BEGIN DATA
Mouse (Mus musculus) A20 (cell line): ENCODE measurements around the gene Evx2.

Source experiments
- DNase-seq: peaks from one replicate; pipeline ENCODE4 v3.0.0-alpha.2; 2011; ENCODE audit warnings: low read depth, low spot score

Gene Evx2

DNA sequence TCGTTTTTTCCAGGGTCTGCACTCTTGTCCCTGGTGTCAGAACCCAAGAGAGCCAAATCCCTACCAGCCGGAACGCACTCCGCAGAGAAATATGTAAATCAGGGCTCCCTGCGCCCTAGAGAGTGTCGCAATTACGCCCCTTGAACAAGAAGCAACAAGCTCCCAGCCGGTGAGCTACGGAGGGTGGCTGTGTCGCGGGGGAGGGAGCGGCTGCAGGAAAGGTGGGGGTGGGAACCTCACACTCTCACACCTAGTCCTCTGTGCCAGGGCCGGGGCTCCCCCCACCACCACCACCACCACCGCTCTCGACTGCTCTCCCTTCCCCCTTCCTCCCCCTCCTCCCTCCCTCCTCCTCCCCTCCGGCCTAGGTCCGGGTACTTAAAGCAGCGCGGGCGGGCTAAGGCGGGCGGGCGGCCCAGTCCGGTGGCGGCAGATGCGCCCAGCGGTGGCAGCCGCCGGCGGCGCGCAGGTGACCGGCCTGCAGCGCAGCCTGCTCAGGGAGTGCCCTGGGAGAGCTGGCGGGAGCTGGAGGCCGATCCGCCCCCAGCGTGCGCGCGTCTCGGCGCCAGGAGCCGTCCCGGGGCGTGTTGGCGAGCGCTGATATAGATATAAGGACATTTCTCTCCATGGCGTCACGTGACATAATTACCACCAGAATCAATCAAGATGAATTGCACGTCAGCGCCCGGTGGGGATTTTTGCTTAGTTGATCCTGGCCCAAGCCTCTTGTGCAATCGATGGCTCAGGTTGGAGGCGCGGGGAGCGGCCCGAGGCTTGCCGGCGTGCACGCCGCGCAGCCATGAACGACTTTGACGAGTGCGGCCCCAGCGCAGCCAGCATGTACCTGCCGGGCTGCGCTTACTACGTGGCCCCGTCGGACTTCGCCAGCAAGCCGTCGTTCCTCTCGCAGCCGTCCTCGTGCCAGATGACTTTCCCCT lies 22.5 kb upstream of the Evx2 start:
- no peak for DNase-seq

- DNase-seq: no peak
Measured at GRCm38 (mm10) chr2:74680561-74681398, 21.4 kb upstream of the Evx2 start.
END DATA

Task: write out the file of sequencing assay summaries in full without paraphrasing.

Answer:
Mouse (Mus musculus) A20 (cell line): ENCODE measurements around the gene Evx2.

Source experiments
- DNase-seq: peaks from one replicate; pipeline ENCODE4 v3.0.0-alpha.2; 2011; ENCODE audit warnings: low read depth, low spot score

Gene Evx2

DNA sequence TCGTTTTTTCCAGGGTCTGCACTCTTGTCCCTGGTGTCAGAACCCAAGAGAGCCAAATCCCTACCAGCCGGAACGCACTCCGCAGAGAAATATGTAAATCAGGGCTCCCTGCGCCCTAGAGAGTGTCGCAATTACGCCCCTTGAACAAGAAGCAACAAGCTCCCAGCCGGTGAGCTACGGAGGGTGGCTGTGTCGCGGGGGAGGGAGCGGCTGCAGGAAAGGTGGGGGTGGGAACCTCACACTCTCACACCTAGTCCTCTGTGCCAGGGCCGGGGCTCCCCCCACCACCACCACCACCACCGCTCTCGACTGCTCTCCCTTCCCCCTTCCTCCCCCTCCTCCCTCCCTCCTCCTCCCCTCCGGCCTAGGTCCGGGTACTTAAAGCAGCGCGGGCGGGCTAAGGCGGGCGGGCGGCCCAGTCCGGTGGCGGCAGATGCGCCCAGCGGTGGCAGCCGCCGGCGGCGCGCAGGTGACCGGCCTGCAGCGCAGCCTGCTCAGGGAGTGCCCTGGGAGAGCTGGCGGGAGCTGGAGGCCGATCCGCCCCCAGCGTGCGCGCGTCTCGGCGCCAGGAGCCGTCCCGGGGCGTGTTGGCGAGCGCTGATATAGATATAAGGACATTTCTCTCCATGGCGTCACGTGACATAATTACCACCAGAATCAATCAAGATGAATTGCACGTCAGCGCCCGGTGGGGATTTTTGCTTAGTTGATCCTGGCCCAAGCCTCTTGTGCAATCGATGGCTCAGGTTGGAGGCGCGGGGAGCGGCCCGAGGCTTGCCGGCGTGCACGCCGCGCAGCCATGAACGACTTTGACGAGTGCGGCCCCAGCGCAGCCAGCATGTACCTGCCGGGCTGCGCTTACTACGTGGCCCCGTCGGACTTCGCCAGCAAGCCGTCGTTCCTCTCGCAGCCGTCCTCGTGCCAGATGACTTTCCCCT lies 22.5 kb upstream of the Evx2 start:
- no peak for DNase-seq

- DNase-seq: no peak
Measured at GRCm38 (mm10) chr2:74680561-74681398, 21.4 kb upstream of the Evx2 start.